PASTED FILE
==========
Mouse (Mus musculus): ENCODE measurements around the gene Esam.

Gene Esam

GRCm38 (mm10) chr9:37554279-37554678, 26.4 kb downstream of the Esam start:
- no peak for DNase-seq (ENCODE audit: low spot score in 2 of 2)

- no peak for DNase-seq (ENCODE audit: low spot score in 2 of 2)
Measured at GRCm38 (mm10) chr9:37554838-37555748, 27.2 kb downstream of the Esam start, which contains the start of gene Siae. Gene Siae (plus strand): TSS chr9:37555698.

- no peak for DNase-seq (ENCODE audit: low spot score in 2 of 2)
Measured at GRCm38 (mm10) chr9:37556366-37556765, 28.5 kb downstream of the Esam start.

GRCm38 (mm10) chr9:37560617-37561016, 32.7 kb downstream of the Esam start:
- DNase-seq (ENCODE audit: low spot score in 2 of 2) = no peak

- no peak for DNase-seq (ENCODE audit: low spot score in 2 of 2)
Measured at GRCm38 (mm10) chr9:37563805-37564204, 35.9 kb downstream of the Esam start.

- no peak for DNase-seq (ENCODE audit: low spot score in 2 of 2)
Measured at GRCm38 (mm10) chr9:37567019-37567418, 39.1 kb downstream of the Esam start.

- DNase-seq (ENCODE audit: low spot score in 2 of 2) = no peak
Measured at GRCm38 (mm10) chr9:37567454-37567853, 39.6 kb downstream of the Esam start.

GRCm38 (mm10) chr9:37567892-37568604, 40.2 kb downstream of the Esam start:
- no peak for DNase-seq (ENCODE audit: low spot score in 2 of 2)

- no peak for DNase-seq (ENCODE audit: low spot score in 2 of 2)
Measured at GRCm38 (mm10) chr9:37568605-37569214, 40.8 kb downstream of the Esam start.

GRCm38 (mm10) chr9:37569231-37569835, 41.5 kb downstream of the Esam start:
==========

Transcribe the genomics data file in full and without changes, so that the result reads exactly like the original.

Mouse (Mus musculus): ENCODE measurements around the gene Esam.

Gene Esam

GRCm38 (mm10) chr9:37554279-37554678, 26.4 kb downstream of the Esam start:
- no peak for DNase-seq (ENCODE audit: low spot score in 2 of 2)

- no peak for DNase-seq (ENCODE audit: low spot score in 2 of 2)
Measured at GRCm38 (mm10) chr9:37554838-37555748, 27.2 kb downstream of the Esam start, which contains the start of gene Siae. Gene Siae (plus strand): TSS chr9:37555698.

- no peak for DNase-seq (ENCODE audit: low spot score in 2 of 2)
Measured at GRCm38 (mm10) chr9:37556366-37556765, 28.5 kb downstream of the Esam start.

GRCm38 (mm10) chr9:37560617-37561016, 32.7 kb downstream of the Esam start:
- DNase-seq (ENCODE audit: low spot score in 2 of 2) = no peak

- no peak for DNase-seq (ENCODE audit: low spot score in 2 of 2)
Measured at GRCm38 (mm10) chr9:37563805-37564204, 35.9 kb downstream of the Esam start.

- no peak for DNase-seq (ENCODE audit: low spot score in 2 of 2)
Measured at GRCm38 (mm10) chr9:37567019-37567418, 39.1 kb downstream of the Esam start.

- DNase-seq (ENCODE audit: low spot score in 2 of 2) = no peak
Measured at GRCm38 (mm10) chr9:37567454-37567853, 39.6 kb downstream of the Esam start.

GRCm38 (mm10) chr9:37567892-37568604, 40.2 kb downstream of the Esam start:
- no peak for DNase-seq (ENCODE audit: low spot score in 2 of 2)

- no peak for DNase-seq (ENCODE audit: low spot score in 2 of 2)
Measured at GRCm38 (mm10) chr9:37568605-37569214, 40.8 kb downstream of the Esam start.

GRCm38 (mm10) chr9:37569231-37569835, 41.5 kb downstream of the Esam start: